Review of We Hear The Dead by Dianne Salerni

I received this book for free from Publisher in exchange for an honest review. This does not affect my opinion of the book or the content of my review.

Review of We Hear The Dead by Dianne SalerniWe Hear The Dead by Dianne Salerni
Published by Sourcebooks, Inc. on 2010-05-01
Genres: 19th Century, Historical, Horror & Ghost Stories, Love & Romance, United States, Young Adult
Pages: 448
Format: ARC
Source: Publisher
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four-half-stars

It started out as a harmless prank. But soon enough, spiritualism was the fastest growing movement of the nineteenth century, and Maggie Fox was trapped in a life of deceit.

Meticulously researched by the author, We Hear the Dead reveals the secret of how the Fox sisters faked their rapping sounds and their motives for inventing the sťance and founding spiritualism.

Maggie:
I began the deception when I was too young to know right from wrong. No one suspected us of any trick, because we were such young children. We were led on by my sister purposely and by my mother unintentionally. Only with the passing of time did I come to understand the consequences of my actions. As Doctor wrote to me: "Weary, weary is the life by cold deceit oppressed."

Kate:
My sister has used the word "deception." I object to her use of that word, for I do not believe that I have ever intentionally deceived anyone. Maggie has a different understanding of all the events that have happened since that night in Hydesville forty years ago. To her the spirits were always a game. For my sister Leah, they were a means to an end. For my mother, a miracle. And for me, they were my life's calling. I have no regrets.

We Hear The Dead by Dianne Salerni centers around the spiritualist movement and it’s creators — the Fox Sisters. What began as a not-so-innocent prank turned into a somewhat religious movement. The history of the Fox Sisters is fascinating, I suggest wikipaedia-ing it. Seriously, ya’ll, history is AWESOME. So sayeth the history nerd.

The story of We Hear The Dead by Dianne Salerni†is told in alternating first person. By alternating, I mean the majority of the chapters are told through the eyes of Maggie Fox with a handful told in Kate’s perspective. I loved the characterization of Maggie, who is often unsure of herself, yet she starts this whole movement. We Hear The Dead lays a strong foundational background, so I never felt confused at the action. We are given an introductory scene showing the origins of spiritualism. The story progresses in a linear fashion, there’s not many flashbacks.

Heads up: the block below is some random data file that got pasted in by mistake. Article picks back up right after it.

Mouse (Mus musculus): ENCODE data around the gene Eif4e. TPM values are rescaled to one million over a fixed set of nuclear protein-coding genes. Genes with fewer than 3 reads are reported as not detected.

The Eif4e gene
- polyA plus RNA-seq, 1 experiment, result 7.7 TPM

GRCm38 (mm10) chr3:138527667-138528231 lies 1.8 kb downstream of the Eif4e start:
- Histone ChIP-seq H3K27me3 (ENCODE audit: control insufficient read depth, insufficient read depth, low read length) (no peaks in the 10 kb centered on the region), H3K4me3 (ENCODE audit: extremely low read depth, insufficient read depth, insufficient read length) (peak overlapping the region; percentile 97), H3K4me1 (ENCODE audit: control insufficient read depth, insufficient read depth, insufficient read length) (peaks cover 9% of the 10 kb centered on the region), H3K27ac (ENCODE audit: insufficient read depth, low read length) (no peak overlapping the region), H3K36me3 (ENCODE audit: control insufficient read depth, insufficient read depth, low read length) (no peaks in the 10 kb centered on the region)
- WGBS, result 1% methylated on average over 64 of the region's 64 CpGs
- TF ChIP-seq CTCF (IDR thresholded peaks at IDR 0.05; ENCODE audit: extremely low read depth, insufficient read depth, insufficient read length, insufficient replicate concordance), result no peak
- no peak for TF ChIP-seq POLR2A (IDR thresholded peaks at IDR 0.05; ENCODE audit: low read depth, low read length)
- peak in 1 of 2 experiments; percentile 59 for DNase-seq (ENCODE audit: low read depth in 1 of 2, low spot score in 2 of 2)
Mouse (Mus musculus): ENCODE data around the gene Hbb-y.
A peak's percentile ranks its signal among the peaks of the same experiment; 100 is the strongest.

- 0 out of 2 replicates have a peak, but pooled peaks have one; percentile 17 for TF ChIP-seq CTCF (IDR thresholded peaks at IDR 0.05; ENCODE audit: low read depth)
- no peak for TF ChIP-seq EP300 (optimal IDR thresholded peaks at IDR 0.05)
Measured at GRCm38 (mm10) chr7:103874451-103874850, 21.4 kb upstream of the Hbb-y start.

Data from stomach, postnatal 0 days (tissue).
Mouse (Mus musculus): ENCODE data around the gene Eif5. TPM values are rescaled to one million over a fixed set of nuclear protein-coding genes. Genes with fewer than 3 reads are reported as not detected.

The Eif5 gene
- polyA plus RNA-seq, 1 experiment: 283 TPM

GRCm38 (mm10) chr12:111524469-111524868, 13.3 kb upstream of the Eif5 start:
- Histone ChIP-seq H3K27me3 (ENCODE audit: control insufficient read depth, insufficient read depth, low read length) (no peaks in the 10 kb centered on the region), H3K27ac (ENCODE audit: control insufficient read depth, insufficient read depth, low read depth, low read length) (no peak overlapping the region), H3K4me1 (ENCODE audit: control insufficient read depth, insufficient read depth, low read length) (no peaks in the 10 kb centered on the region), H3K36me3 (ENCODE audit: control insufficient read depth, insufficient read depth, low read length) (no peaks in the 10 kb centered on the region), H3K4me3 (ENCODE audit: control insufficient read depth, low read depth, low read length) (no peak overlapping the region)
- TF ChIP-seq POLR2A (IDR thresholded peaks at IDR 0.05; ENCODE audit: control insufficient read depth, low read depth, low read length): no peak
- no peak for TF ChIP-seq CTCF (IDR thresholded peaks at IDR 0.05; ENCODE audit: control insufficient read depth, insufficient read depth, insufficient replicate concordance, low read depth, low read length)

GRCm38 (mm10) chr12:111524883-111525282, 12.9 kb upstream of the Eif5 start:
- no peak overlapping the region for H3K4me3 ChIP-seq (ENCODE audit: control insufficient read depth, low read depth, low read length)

To me though, the best parts are all of the little details, like how they got people to believe in the spirits. The Fox Sisters communicated with the spirits via rapping. NOT rapping like Kanye, but rapping as in knocking on wood. It was hard for me to fathom why on earth anyone would believe the dead communicated by knocking. However, history shows us that spiritualism had large numbers of believers, especially among the intellectuals. I suppose this does make sense as we have people dying left and right, a whole generation about to be lost in the Civil War. I know the power of suggestion is quite strong, look at con artists like John Edwards of Crossing Over fame. When people are grieving, they want to take comfort in knowing the departed are in a better place. So yes, I suppose it is possible to wholeheartedly believe and be open to the knocking communication.

Another element I found incredibly intriguing in We Hear The Dead by Dianne Salerni†was the inclusion of the social movements taking place during this time period. Discussed is the abolition movement as well as the women’s rights movement, I mean Elizabeth Cady Stanton makes an appearance. How cool, right? I loved this inclusion, it wasn’t overwhelming and I thought it a great way to hook and engage the young reader into hopefully delving deeper into history. I liked that is is presented in a way that is relatable to the teenaged lens. Juxtaposed with this is a study of classism. Maggie is a working girl, yet her love interest is from the upper echelons of society. Cue star-crossing. Anyways, she’s made to jump through all these hoops, give up certain things, yet she is never good enough for that reach of society, because she earns money.

I rather enjoyed We Hear The Dead by Dianne Salerni, perhaps that is due to my interest in history and spiritualism, however, it didn’t drag. My only complaint is that the dialogue came across as clunky at times, but I was so absorbed in the story that I didn’t really mind.

Other Reviews of We Hear The Dead by Dianne Salerni:

My Overstuffed Book Shelf

four-half-stars
About April (Books&Wine)

April is 28 years old and created Good Books And Good Wine. She works for a non-profit. In her free time she can be found reading, working out, or eating junk food. She often wears her sunglasses at night.

Comments

  1. I'm glad you liked this one! I had trouble choosing between this and Picture the Dead from the Sourcebooks options, and went with Picture the Dead. But this sounded so good, too! I totally agree with you- history IS awesome. Anyone who disagrees just isn't looking.

  2. Kathleen says:

    As a self-confessed history geek myself, I think I would enjoy this one. I've always been fascinated by the people who believe in this stuff when it is so well documented how most of these people are charlatans and con artists who use tricks to deceive grieving people. Great review!

  3. brizmus says:

    Like Aarti, I also agree with you – history is awesome!
    The way this is told sounds very interesting – alternating first person. I haven't read a book like that in AGES.
    I think I would love this one! Thanks for the gushing review!

  4. Very interesting subject. I've always wondered how people came to believe in spiritualism.

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